[0016] The second motor/generator, (82) in the diagram, is continuously connected to the sun gear(node 1) . The carrier member (node2) goes to the output member, while the first motor/generator, (80) in the diagram, is selectively connected to the ring gear (node3). This arrangement is different from the first and subsequent HSD generations.

    220px-THS_evol_1.png

    Happy trails to you ’til we meet again.


  115. 115
    JCook

     

    Vote -1 Vote +1

    JCook
     Says

     

    Sep 27th, 2010 (10:37 pm)

    koz: Finally had time to read through the article. Thanks Cab Driver for the find and taken the time to put this together. I agree, this seems very likely to be the Volt’s drivetrain. I think it agrees with everything we have heard recently from GM, including the ever-controversial Mode 3 (output split). Please allow me to expound:-Everything Cab Driver says about the modes, plus…-Since MG/B is capable of max motive power, this allows great functionality to this arrangement-In Mode 2 & 5 and becuase M/G-B is capable of full power, M/G-A can be used to soft start the engine without any immediate for power-Even C2 and C3 are closed simultaneously, this does not contradict GM’s electric only statements (sort of, in a loose interpretation kinda way). I think the Volt will definitely use this mode in CS mode for relatively steady spead driving (perhaps only under cruise control). This motor “transmission” arrangement gives GM engineer a LOT of flexibility in how to most efficiently use the ICE in CS mode. Since power is always required from M/G-B, even if C2 & C3 are engaged, always GM to make the statement the Volt will always be electrically driven. While theoretically this may be considered misleading to some degree, practically who cares. If it makes the Volt more efficient, then it’s all good (except for system cost perhaps). Another thing is that, even in this mode 3, M/G-A could still be active drawing or adding power as needed (motors guys, feel free to jump in here to discuss the feasibility of this). This would be a more efficient means of keeping the ICE in steady-state operation during small transient load changes than using M/G-B for this buffering.-Never, ever close C1, C2, and C3. This would be one nasty bug.  (Quote)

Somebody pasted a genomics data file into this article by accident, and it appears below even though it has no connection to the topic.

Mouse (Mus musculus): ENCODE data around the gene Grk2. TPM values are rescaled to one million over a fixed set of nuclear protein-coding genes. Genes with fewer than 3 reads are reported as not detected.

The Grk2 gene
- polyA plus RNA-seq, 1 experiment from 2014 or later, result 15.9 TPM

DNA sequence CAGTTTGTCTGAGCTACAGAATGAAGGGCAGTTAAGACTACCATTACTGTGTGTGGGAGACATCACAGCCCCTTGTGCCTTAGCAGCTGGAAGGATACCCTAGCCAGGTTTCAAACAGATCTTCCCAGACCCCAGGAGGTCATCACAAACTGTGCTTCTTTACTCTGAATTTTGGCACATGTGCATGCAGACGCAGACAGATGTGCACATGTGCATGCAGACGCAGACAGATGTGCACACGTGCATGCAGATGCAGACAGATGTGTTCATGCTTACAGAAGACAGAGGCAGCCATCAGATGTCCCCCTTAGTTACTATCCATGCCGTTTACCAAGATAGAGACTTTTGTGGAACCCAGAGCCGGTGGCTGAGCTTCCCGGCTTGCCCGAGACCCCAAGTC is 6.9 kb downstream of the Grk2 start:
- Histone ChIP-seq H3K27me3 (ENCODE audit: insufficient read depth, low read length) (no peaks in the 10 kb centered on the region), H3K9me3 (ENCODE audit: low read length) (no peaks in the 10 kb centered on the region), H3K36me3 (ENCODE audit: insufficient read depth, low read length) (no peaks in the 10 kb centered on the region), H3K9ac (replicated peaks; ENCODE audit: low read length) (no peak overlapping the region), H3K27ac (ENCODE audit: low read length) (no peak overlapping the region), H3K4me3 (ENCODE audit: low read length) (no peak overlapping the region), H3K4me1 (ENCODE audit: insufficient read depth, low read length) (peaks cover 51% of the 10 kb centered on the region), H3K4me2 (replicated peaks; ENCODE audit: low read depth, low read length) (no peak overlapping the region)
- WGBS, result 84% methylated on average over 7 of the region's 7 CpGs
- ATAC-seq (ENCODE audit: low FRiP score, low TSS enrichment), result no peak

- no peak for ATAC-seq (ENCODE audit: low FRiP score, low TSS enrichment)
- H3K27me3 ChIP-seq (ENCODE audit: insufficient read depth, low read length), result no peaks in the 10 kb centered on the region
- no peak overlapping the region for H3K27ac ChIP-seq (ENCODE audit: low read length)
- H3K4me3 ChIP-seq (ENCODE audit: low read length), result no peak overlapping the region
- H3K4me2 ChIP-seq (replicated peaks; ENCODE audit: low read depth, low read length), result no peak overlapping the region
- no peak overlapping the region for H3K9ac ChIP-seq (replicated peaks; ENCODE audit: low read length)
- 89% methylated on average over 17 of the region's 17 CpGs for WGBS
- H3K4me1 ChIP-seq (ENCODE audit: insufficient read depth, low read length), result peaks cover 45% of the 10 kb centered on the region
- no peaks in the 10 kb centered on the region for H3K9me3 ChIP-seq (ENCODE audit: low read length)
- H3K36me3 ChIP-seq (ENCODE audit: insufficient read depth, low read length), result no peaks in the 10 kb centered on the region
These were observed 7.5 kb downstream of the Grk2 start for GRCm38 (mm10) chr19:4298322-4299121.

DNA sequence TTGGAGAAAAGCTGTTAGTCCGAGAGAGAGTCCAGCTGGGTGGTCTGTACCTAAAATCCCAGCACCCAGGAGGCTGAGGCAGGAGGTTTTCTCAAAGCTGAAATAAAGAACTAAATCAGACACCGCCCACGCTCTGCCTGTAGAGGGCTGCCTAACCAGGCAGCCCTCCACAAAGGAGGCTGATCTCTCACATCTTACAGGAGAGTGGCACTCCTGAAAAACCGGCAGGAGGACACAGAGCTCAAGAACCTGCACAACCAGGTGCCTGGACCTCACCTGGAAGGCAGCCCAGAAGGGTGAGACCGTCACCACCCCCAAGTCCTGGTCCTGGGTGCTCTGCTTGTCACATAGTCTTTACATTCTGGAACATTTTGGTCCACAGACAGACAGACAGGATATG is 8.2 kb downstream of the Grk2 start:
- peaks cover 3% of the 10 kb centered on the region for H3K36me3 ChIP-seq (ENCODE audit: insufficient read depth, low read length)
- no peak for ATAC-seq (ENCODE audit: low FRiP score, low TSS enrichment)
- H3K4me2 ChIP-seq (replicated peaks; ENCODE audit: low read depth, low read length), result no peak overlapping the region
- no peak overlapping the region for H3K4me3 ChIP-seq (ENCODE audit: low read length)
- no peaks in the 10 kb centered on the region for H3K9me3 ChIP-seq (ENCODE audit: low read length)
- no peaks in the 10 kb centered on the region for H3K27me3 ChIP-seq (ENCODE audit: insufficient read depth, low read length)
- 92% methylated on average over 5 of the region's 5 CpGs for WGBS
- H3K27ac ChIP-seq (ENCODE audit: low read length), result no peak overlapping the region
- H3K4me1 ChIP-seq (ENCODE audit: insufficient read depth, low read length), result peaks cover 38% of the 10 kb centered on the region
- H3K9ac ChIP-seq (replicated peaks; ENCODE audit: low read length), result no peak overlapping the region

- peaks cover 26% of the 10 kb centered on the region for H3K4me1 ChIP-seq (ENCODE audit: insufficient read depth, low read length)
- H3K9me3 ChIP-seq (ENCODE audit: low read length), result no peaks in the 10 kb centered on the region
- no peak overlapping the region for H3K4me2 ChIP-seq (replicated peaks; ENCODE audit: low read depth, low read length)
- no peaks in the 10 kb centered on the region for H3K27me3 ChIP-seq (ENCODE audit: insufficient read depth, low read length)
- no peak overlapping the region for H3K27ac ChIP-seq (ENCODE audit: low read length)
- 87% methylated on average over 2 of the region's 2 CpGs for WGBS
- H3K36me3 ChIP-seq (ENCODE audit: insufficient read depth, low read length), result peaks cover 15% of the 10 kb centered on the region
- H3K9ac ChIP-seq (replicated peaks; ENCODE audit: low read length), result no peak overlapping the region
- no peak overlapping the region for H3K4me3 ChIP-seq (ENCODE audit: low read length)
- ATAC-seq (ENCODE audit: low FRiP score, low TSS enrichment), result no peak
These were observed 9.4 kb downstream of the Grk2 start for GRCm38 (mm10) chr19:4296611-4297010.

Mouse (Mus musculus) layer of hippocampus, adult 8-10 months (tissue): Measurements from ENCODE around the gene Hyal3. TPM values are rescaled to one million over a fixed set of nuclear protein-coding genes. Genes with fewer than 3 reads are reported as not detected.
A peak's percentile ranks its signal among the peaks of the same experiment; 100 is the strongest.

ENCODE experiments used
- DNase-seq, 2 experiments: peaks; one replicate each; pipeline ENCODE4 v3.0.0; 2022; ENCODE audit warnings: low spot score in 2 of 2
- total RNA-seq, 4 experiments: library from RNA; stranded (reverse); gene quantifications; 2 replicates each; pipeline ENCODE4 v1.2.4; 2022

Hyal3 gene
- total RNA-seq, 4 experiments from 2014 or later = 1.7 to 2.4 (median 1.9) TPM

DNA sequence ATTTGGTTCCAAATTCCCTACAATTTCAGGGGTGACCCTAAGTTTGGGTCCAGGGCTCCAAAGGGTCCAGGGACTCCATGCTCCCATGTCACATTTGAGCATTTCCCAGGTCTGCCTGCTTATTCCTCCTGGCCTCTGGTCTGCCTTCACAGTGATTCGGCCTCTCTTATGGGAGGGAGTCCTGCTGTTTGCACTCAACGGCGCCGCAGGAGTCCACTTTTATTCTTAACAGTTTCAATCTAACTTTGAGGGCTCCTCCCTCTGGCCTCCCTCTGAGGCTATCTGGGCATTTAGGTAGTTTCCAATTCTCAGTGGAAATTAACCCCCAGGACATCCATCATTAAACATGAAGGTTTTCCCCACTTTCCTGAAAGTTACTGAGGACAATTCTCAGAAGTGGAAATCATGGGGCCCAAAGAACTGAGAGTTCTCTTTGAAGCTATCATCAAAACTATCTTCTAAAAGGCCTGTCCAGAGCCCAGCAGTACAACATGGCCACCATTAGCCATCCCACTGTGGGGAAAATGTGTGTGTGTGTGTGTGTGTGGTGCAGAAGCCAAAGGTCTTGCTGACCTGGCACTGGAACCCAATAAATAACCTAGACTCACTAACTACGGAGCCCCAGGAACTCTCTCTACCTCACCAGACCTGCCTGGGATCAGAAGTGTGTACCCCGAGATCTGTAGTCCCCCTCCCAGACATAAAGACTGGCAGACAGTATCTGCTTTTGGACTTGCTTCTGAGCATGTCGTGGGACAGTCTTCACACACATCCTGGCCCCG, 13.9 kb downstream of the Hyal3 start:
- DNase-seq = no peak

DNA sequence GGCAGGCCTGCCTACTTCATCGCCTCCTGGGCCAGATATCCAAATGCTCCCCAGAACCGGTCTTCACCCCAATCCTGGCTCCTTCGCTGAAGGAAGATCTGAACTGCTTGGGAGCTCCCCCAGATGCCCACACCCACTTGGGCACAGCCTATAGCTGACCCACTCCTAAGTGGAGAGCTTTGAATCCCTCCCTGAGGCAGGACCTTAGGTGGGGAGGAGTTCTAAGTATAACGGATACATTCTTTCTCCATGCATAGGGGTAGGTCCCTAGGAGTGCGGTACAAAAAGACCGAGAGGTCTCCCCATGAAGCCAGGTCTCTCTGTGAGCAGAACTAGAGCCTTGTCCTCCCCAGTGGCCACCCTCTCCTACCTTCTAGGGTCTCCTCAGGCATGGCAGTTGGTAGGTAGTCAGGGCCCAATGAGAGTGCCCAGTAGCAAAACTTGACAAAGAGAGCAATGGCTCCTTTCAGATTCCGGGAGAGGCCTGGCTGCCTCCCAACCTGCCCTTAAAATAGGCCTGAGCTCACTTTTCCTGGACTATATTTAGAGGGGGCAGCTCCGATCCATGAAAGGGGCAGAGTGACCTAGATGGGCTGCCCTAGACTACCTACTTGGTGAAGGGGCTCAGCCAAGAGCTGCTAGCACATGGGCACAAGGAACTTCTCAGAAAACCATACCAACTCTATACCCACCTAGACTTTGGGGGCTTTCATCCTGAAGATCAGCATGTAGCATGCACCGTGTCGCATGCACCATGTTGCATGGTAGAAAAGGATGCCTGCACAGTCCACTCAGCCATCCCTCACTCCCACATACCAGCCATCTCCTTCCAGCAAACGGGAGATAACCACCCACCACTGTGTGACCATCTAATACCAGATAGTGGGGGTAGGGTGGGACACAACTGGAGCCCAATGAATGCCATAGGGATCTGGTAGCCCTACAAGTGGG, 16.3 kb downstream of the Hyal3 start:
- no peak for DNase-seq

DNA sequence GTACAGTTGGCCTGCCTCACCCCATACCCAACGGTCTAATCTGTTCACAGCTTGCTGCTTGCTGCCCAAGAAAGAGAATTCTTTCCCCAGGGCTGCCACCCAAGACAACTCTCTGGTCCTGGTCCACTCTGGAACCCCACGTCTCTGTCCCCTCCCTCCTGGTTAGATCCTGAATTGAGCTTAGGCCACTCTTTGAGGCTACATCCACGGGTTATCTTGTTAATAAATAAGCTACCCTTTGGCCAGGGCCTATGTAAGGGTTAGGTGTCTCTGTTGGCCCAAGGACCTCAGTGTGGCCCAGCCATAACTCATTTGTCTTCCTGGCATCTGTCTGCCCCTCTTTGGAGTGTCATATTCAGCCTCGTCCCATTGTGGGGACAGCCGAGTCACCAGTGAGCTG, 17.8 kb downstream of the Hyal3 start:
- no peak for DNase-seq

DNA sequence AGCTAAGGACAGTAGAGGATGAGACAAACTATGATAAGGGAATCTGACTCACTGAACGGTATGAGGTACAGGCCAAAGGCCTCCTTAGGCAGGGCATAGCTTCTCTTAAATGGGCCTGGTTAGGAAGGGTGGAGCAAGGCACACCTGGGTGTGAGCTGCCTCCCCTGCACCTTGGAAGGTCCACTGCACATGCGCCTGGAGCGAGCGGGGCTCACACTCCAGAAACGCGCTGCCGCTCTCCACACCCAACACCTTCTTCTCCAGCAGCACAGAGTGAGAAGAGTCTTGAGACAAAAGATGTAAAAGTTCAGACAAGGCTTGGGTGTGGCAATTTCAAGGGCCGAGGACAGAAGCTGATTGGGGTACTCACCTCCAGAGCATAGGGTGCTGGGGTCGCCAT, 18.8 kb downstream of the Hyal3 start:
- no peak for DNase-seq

This sounds likeit is definately possible ICE still running and engaged but electrical being supplied to M/G A for added power, so the link is there but the ICE is not supplying energy at this time effectively (still running). If this were true though there would be no reason to not disengage c3(ice still running). Power wise it’s the same thing. See my post #107. It’s a wonderfully flexible platform.


  116. 116
    JCook

     

    Vote -1 Vote +1

    JCook
     Says

     

    Sep 27th, 2010 (10:55 pm)

    LRGVProVolt: I think that that is incorrect. From a standing start, the hybrid power train (10) would operate in serial mode wit only one motor. As explained one page one Summary of Invention [0006] states, “(EVT) is provided with …..a forward low range electric-only operating mode where the engine is off”. This mode would be for starting. Later in [0011], where disconnecting by means of clutch 3, a two motor mode that is “suitable for minimizing losses across both the first and second motor/generators and for reducing an operating speed of the second motor/generator.” This two motor electric only mode reduces heat losses in the motor making it more efficient. [0016] The second motor/generator, (82) in the diagram, is continuously connected to the sun gear(node 1) . The carrier member (node2) goes to the output member, while the first motor/generator, (80) in the diagram, is selectively connected to the ring gear (node3). This arrangement is different from the first and subsequent HSD generations.Happy trails to you ’til we meet again.  (Quote)